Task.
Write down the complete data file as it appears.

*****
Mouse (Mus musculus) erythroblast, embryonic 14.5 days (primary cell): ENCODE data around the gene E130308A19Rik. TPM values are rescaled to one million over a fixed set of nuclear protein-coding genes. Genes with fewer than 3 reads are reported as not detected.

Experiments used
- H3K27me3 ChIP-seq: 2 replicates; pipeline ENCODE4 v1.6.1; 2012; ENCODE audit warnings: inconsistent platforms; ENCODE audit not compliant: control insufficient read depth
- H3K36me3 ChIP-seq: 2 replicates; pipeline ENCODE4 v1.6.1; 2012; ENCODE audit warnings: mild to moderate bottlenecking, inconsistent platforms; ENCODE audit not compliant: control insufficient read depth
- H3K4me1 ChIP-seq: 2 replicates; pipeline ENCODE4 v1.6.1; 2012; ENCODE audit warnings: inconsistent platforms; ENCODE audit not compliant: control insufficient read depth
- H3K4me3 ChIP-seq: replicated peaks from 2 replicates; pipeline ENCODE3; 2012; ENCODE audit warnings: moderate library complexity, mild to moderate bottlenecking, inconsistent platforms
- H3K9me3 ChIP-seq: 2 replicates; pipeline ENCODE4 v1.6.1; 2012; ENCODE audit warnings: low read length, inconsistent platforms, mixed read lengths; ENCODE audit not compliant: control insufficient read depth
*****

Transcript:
Mouse (Mus musculus) erythroblast, embryonic 14.5 days (primary cell): ENCODE data around the gene E130308A19Rik. TPM values are rescaled to one million over a fixed set of nuclear protein-coding genes. Genes with fewer than 3 reads are reported as not detected.

Experiments used
- H3K27me3 ChIP-seq: 2 replicates; pipeline ENCODE4 v1.6.1; 2012; ENCODE audit warnings: inconsistent platforms; ENCODE audit not compliant: control insufficient read depth
- H3K36me3 ChIP-seq: 2 replicates; pipeline ENCODE4 v1.6.1; 2012; ENCODE audit warnings: mild to moderate bottlenecking, inconsistent platforms; ENCODE audit not compliant: control insufficient read depth
- H3K4me1 ChIP-seq: 2 replicates; pipeline ENCODE4 v1.6.1; 2012; ENCODE audit warnings: inconsistent platforms; ENCODE audit not compliant: control insufficient read depth
- H3K4me3 ChIP-seq: replicated peaks from 2 replicates; pipeline ENCODE3; 2012; ENCODE audit warnings: moderate library complexity, mild to moderate bottlenecking, inconsistent platforms
- H3K9me3 ChIP-seq: 2 replicates; pipeline ENCODE4 v1.6.1; 2012; ENCODE audit warnings: low read length, inconsistent platforms, mixed read lengths; ENCODE audit not compliant: control insufficient read depth